The Constitutionally-mandated decennial census in the US is undergoing digitization, and the process may not be proceeding happily. Reuters offers an account of security failures in the Census Bureau's program to bring its work into the digital era. The data the Bureau will collect about the US population may, it is feared, be susceptible to compromise.
The exposed AWS S4 bucket that UK-based Fidus Security found earlier this week now has a known owner. TechCrunch has traced it to Deardorff Communications, which apparently does some marketing work for Sprint. The database, found on an unprotected cloud server, contained “hundreds of thousands” (specifically, two-hundred-sixty-one-thousand-three-hundred) of cell phone bills and other documents belonging to AT&T, Verizon and T-Mobile subscribers. It’s thought that these were collected as part of a campaign to induce people to switch from these carriers to Sprint, the inducement being the familiar offer of the gaining company to pay the subscribers' early termination fees. The information exposed in the incident included bank statements, subscribers’ online usernames, passwords and account PINs. Deardorff Communications told TechCrunch that they secured the database yesterday.
Federal privacy legislation is advancing in the US Congress. The Senate has referred S.2961 "A bill to establish duties for online service providers with respect to end user data that such providers collect and use," to the Committee on Commerce, Science, and Transportation.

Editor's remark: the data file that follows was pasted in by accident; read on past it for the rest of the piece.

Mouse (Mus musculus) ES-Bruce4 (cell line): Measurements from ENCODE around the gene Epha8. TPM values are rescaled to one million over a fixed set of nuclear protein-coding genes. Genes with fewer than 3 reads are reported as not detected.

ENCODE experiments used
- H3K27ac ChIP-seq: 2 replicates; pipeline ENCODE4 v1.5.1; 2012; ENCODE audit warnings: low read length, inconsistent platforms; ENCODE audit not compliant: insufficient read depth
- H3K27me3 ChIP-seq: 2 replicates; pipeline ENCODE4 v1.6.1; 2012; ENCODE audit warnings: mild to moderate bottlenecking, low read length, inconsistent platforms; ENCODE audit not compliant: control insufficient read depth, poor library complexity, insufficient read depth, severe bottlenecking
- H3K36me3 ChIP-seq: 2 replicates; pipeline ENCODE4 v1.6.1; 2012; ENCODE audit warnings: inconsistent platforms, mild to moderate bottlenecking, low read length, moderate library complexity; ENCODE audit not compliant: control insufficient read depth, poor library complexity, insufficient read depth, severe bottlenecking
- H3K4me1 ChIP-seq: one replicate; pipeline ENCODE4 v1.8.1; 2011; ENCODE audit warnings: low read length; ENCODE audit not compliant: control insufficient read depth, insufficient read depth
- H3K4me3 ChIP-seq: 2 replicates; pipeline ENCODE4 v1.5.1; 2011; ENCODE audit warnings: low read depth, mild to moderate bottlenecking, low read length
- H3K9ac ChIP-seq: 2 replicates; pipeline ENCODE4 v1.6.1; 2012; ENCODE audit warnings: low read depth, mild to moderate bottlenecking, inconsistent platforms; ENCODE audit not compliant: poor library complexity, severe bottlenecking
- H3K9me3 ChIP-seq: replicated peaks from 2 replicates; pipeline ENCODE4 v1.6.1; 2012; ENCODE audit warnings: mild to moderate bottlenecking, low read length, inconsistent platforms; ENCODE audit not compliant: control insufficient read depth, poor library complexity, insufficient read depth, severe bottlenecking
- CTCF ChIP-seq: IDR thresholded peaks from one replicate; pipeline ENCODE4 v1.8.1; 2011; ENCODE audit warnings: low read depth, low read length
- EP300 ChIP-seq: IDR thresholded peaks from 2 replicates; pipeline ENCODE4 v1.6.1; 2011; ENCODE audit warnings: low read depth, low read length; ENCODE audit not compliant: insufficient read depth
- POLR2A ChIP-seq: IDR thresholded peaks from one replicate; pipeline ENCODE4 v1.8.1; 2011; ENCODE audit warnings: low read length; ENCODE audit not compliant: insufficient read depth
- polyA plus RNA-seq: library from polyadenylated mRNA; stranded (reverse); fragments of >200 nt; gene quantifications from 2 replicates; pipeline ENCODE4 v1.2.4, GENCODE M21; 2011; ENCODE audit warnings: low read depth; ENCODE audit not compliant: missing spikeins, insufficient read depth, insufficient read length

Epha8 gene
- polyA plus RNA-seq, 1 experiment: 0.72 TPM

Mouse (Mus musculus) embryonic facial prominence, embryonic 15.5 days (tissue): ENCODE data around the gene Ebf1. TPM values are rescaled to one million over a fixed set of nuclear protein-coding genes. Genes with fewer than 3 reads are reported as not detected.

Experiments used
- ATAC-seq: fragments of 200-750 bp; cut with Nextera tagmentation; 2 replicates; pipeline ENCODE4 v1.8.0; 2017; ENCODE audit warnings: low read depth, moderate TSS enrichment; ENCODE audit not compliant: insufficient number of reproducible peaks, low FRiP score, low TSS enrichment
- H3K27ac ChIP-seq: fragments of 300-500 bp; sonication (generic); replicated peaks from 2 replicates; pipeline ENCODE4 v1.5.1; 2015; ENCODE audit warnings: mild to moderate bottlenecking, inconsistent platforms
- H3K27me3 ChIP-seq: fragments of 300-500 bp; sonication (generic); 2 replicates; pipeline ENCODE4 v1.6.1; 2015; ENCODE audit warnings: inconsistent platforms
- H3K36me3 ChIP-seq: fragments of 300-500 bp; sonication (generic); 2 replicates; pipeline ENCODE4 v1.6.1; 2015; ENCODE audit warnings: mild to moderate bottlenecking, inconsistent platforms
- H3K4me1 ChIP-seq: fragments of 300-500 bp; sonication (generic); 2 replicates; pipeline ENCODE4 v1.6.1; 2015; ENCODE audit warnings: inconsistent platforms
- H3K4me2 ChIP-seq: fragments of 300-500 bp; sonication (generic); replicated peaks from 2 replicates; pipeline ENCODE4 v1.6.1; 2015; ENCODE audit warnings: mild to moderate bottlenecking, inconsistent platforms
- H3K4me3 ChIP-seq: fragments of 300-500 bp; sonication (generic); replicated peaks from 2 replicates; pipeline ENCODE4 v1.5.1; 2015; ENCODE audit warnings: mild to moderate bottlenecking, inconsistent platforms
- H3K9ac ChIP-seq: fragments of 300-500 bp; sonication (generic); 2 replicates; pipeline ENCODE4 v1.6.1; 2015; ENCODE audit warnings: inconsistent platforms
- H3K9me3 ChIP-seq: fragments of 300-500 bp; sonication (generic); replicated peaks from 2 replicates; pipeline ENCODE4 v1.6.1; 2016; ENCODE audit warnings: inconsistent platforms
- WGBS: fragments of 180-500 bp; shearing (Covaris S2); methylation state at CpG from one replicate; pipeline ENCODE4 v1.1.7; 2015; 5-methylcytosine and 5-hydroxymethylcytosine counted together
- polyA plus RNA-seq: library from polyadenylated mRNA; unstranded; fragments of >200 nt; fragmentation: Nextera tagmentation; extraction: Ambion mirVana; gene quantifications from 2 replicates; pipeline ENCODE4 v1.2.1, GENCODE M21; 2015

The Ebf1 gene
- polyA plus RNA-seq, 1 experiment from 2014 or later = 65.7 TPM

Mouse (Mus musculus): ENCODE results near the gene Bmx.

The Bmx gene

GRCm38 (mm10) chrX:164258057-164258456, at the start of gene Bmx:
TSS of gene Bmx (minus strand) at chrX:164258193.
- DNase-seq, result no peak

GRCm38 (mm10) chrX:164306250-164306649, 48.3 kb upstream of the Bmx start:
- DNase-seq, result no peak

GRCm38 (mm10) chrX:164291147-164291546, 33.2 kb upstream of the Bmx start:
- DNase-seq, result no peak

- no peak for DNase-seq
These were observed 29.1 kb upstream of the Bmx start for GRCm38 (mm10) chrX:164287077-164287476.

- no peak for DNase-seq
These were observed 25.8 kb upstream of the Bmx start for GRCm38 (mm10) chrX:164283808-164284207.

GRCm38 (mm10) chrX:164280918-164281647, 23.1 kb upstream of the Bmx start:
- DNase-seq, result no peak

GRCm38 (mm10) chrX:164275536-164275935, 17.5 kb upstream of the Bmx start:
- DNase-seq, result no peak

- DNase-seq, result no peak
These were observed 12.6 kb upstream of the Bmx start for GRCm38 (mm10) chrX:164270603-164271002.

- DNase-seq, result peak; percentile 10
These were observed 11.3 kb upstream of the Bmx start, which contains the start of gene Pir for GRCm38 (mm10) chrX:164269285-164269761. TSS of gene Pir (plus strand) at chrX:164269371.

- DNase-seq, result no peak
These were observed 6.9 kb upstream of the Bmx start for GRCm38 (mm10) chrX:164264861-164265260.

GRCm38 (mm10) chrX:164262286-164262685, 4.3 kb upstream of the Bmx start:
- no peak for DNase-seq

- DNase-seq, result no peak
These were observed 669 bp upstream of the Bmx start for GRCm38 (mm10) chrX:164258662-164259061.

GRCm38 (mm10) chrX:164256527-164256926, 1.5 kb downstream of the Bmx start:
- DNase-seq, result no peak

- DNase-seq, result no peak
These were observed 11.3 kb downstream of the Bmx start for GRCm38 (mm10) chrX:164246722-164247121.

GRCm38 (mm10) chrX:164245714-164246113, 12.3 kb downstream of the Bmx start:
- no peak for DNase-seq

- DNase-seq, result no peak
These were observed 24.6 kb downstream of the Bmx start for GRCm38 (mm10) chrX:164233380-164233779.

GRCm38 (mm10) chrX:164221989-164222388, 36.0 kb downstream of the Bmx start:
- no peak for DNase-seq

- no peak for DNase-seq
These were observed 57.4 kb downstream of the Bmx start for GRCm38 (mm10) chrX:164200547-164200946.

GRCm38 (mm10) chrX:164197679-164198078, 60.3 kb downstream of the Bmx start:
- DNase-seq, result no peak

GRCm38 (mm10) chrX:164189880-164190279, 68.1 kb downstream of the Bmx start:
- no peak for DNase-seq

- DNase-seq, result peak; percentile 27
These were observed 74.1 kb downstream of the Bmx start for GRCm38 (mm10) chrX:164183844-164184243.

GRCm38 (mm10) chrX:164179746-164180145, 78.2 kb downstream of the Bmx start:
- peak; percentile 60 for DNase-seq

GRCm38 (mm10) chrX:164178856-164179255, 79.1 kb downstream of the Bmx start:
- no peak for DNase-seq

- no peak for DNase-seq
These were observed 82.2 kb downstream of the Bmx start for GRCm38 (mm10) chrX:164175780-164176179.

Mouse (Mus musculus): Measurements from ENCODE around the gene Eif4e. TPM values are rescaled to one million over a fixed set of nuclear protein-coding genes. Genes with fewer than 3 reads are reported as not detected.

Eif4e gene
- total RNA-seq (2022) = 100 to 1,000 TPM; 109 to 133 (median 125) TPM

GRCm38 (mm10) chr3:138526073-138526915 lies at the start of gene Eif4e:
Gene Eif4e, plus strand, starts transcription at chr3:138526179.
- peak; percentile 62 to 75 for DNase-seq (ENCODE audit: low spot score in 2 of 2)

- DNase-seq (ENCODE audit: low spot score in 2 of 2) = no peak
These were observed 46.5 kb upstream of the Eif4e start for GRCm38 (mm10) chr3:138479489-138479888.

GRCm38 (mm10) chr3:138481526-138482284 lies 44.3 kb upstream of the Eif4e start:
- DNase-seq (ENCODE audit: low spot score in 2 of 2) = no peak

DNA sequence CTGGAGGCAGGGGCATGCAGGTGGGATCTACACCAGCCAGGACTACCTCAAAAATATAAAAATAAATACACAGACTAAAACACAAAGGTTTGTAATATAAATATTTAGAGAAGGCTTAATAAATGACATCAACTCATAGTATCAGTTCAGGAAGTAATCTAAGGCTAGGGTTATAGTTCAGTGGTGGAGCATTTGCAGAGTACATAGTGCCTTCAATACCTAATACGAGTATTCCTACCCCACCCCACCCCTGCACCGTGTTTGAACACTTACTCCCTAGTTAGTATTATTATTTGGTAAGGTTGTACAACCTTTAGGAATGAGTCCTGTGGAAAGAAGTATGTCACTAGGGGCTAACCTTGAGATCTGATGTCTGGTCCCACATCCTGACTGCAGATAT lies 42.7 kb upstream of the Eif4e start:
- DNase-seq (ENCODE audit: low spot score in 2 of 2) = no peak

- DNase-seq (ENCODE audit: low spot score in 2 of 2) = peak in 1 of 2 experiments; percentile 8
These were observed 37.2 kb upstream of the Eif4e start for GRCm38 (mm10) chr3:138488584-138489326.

Genetec reports that security cameras remain in general at least as big a threat to privacy as they are an aid to security.
The public schools in Montgomery County, Maryland, have sustained a data breach that compromised the personal information of some six-thousand students, according to the Wheaton, Maryland, Patch. The school system's disclosure was first issued on November 25th. Schools themselves are increasingly monitoring their students online activities for a range of motives that run from safety (hoping to spot incipient signs of violence) through concern about student well-being. But these efforts, according to studies reported by Vice, seem to be largely an exercise in futility, and in principle a threat to student privacy.